pH optimumOptimum pH values of 8.2 and 7.5 have been determined for Dcp purified respectively from E. coli B (Yaron et al., 1972) and E. coli K-12 (Henrich et al., 1993), using Hip-His-Leu as substrate. A pI value of 5.2 has been determined for bacterial enzyme.
StructureDcp from E. coli and S. typhimurium share 79% sequence identity and has 680 amino acid residues with a molecular mass of 77.5 kDa (Henrich et al., 1993). Bacterial Dcp was placed in the M3 family due to its structural characteristics, including the presence of the potential zinc-binding signature HEXXH (Jongeneel et al., 1989), which is the distinguishing feature of the MA clan of metallopeptidases (Chu & Orlowski, 1985). Dcp from E. coli and S. typhimurium are quite similar (32% identity) to the oligopeptidase A enzymes of both bacterial species (Hamilton & Miller, 1992). Dcp crystallization was carried out in the presence of an octapeptide inhibitor, and the 2.0 Å was determined using multiple-wavelength anomalous diffraction (MAD) phasing techniques. Dcp crystal structure is similar to neurolysin and thimet oligopeptidase, other M3 peptidases, and presents a topology resembling to ACE. Dcp also displays a bi-lobed structure in its open conformation with the catalytic site located at the base of a deep channel attached to the internal surface of subdomain I. The strict dipeptidyl carboxypeptidase specificity of Dcp is explained by an Arg side-chain backed by a Glu residue, together with two Tyr phenolic groups that provide a charged anchor for fixing the C-terminal carboxylate group of the P2' residue of the bound substrate (Comellas-Bigler et al., 2005).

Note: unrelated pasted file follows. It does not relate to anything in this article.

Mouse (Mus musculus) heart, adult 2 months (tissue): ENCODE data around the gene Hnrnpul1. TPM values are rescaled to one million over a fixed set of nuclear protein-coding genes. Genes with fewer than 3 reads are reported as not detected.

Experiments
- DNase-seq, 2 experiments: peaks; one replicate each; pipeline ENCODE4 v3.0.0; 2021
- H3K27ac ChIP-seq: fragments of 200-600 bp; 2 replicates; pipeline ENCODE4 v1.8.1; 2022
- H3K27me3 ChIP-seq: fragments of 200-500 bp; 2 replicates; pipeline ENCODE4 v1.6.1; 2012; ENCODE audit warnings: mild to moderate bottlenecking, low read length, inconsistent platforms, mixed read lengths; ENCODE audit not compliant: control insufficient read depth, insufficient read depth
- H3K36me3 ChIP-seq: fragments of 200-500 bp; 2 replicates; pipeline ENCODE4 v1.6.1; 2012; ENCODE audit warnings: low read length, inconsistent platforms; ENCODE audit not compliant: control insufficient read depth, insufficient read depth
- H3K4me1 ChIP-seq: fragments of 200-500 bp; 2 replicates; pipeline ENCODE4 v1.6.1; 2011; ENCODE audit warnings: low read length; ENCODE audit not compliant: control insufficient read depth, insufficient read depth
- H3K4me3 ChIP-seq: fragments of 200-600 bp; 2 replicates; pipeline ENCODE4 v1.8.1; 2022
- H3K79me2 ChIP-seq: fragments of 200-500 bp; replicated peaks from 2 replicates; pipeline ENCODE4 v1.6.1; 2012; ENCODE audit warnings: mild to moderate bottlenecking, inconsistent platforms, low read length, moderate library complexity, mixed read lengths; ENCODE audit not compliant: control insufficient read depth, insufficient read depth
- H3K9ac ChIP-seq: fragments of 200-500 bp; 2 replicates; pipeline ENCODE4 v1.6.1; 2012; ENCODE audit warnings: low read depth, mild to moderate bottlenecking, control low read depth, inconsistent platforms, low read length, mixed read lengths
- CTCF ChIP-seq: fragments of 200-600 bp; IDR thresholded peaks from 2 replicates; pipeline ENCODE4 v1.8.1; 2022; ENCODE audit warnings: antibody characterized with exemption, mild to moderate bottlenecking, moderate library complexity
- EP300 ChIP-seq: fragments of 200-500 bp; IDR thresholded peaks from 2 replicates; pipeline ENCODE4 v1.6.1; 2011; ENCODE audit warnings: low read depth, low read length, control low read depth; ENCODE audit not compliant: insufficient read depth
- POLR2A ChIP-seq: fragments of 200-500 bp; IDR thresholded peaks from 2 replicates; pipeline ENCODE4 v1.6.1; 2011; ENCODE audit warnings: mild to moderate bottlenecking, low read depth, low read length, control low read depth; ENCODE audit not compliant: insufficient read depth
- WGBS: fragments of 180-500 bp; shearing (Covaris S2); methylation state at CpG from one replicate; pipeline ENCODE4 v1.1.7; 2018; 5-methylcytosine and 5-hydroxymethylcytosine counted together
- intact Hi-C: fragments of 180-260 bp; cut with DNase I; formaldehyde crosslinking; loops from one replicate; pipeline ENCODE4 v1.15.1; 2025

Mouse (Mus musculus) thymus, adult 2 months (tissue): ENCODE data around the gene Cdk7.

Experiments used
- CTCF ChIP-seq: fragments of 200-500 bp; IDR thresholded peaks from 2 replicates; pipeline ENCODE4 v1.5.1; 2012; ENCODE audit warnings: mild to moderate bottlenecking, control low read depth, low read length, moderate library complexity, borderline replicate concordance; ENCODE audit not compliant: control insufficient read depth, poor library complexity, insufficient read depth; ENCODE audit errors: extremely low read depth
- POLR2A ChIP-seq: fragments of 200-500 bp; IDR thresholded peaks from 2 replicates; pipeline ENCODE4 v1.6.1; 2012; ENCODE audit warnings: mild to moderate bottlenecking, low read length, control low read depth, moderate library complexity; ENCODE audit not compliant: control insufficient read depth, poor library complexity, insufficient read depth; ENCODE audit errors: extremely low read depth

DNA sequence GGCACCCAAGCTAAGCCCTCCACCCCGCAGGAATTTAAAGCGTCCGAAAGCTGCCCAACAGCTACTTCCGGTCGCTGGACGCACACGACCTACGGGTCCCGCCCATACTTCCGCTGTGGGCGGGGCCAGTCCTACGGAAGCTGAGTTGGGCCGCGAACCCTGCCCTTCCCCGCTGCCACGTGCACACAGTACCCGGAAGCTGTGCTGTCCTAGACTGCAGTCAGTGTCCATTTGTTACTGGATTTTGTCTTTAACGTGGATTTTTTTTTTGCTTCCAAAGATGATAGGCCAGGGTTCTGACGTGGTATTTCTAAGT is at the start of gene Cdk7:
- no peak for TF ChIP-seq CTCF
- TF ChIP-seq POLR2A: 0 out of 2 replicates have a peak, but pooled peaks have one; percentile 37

LocationThe enzyme properties indicate a cytoplasmic location, but recently about 10% of the Dcp activity was observed in the periplasmic space (Deutch & Soffer, 1978). Dcp could function in the breakdown of peptides provided in the medium, but most Dcp substrates seem to be poorly transported into the cell (Deutch & Soffer, 1978, Vimr & Miller, 1983). The major role of this enzyme appears to be the cleavage of intracellular proteins (Vimr et al., 1983).
PhysiologyLiberation of C-terminal dipeptides from intracellular oligopeptides.